I asked him flat out if he takes campaign contributions from defense contractors and he was very straight forward and clear: "I take no money from defense contractor companies or their lobbyists."



Khanna continued that “While this gross imbalance may have bipartisan support in Washington, Americans have other ideas. A YouGov poll for the American Friends Service Committee found that a majority want to cut to the Pentagon’s budget and reinvest the money in jobs, health care and other programs that directly improve Americans’ lives. Stopping price gouging is just one way to find massive savings in military spending. Retiring the B-1B bomber— when the B-21 can achieve the same mission— will save almost $8 billion. Extending the life of the Minuteman III ICBMs instead of developing the new GBSD missile system saves us about $30 billion.”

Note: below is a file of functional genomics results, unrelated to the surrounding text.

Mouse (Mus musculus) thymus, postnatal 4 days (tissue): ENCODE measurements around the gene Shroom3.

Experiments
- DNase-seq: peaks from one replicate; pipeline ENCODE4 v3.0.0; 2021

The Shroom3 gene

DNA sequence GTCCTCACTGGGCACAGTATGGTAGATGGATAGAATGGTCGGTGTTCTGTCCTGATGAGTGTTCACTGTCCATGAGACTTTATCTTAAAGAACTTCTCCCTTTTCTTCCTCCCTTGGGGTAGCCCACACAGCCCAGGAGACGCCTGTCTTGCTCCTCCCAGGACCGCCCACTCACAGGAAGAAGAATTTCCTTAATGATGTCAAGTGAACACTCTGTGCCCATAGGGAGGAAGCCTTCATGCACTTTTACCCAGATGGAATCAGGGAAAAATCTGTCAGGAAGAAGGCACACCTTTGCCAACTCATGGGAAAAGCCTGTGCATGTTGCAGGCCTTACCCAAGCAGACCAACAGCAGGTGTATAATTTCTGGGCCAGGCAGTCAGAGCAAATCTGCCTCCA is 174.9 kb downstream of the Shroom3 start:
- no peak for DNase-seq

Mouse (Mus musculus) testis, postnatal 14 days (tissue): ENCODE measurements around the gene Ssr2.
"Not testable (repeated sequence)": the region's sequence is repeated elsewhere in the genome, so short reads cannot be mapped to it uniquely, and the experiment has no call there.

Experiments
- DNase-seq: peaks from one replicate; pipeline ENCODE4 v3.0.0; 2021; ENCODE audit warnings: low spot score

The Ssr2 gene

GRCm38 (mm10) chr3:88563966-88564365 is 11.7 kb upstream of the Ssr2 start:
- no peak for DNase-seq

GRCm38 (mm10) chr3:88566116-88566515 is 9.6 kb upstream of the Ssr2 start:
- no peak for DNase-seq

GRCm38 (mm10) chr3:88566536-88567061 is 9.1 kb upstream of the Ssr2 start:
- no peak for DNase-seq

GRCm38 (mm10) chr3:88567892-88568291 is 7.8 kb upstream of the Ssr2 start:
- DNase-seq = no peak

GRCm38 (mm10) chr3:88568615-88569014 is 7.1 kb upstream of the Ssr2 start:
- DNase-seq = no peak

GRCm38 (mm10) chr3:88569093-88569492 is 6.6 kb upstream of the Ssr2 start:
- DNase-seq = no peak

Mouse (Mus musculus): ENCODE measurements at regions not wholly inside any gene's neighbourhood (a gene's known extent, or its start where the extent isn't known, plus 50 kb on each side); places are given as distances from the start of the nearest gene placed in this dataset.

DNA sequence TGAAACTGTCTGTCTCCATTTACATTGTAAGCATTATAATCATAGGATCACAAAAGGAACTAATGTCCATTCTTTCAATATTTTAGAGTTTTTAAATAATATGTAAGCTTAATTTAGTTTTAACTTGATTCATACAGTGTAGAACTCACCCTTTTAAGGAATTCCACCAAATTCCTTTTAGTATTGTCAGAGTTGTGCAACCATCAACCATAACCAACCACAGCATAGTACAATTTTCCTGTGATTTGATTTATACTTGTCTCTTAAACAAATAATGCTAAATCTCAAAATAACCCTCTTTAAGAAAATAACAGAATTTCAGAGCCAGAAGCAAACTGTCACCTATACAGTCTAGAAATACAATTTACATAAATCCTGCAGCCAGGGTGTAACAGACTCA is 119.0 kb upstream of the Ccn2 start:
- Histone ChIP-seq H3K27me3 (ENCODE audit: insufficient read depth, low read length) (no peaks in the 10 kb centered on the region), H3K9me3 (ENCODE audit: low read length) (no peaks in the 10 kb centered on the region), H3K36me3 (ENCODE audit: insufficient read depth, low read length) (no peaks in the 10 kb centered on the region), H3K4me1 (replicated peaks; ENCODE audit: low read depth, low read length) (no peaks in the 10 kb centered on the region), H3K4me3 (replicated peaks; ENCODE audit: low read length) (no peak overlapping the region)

Lastly, we should rethink the over 800 bases overseas that are vestiges of the Cold War and ill-suited to modern challenges in the Pacific and Middle East. Even Gen. Mark Milley, former chairman of the Joint Chiefs of Staff, has said, “I think we have too much infrastructure overseas.” Closing unnecessary bases that do not serve a strategic interest could save us tens of billions of dollars.
Ending this wasteful spending doesn’t just save taxpayers a few dollars. It frees up more money to build a 21st-century military. As Ukraine has demonstrated, new technology is having an outsized impact on the modern battlefield for a fraction of the cost. We need more investments in emerging technologies like cyber warfare, biotechnology, artificial intelligence, quantum computing and space. (And we need an updated procurement process to make it easier for startups and entrepreneurs to work with the DoD.)